A long-standing and profound problem in astronomy is the difficulty in obtaining deep near-infrared observations due to the extreme brightness and variability of the night sky at these wavelengths. A solution to this problem is crucial if we are to obtain the deepest possible observations of the early Universe, as redshifted starlight from distant galaxies appears at these wavelengths. The atmospheric emission between 1,000 and 1,800 nm arises almost entirely from a forest of extremely bright, very narrow hydroxyl emission lines that varies on timescales of minutes. The astronomical community has long envisaged the prospect of selectively removing these lines, while retaining high throughput between them. Here we demonstrate such a filter for the first time, presenting results from the first on-sky tests. Its use on current 8 m telescopes and future 30 m telescopes will open up many new research avenues in the years to come.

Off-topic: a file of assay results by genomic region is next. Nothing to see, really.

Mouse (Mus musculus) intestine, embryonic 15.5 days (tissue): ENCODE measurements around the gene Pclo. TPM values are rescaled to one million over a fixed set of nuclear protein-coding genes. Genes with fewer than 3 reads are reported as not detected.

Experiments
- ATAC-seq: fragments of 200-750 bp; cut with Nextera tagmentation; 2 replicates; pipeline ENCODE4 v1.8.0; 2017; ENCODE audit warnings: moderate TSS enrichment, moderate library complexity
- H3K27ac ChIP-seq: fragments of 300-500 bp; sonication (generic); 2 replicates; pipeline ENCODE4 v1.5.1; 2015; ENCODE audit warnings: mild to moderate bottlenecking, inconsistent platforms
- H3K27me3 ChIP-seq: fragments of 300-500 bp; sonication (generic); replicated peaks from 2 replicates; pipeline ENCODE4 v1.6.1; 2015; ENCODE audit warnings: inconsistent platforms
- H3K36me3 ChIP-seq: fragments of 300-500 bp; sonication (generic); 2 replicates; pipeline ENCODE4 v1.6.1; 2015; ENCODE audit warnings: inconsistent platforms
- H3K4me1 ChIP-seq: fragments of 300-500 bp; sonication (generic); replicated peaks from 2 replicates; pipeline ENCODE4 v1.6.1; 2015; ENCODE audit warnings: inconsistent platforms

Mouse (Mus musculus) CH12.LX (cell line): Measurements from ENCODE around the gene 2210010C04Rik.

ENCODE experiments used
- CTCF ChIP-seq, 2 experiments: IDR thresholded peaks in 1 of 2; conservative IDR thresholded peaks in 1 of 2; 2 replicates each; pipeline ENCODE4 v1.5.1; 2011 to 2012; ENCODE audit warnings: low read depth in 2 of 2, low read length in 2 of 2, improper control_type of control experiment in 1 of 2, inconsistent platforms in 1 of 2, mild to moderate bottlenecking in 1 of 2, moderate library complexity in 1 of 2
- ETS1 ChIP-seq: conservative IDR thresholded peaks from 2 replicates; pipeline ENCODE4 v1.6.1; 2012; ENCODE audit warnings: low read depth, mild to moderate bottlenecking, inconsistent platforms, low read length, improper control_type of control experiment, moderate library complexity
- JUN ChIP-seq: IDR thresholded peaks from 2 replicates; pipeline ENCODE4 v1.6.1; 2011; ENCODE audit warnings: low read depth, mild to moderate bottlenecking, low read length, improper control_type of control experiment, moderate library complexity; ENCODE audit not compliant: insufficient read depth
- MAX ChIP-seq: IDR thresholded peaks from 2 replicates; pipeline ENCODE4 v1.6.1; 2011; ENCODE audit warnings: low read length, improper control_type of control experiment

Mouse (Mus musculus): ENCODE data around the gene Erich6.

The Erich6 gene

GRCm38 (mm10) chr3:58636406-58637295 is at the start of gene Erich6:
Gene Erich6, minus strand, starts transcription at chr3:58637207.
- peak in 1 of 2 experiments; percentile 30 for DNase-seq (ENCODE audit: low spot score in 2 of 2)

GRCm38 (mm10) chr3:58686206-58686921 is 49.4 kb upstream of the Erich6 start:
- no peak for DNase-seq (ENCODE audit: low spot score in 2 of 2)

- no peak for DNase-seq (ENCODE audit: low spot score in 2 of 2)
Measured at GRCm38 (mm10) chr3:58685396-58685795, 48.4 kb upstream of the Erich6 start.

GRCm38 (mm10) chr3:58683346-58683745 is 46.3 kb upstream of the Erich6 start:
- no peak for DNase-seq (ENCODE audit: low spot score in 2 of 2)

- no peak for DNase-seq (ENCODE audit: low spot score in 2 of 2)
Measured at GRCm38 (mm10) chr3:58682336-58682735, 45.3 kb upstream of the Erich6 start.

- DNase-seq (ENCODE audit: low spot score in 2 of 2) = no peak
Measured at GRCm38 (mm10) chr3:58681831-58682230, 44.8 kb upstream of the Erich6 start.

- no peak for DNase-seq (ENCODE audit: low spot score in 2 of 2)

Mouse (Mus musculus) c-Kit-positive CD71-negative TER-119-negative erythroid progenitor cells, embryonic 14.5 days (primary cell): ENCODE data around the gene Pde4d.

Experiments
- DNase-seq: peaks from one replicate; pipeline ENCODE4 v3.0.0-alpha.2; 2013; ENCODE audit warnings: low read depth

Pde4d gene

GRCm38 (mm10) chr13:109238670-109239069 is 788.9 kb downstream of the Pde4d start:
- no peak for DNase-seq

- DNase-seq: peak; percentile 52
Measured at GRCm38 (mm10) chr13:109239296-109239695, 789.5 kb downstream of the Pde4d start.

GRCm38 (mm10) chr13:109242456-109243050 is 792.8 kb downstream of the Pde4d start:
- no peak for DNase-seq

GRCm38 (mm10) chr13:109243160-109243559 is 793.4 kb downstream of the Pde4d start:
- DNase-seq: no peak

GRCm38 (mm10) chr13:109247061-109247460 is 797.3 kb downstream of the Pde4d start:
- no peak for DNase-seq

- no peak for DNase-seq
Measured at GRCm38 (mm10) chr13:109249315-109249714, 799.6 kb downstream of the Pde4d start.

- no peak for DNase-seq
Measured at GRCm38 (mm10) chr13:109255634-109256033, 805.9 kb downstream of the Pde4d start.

Bland-Hawthorn, J., Ellis, S. C., Leon-Saval, S. G., Haynes, R., Roth, M. M., Löhmannsröben, H-G., Horton, A. J., Cuby, J-G., Birks, T. A., Lawrence, J. S., Gillingham, P., Ryder, S. D., & Trinh, C. (2011). A complex multi-notch astronomical filter to suppress the bright infrared sky. Nature Communications, 2, . https://doi.org/10.1038/ncomms1584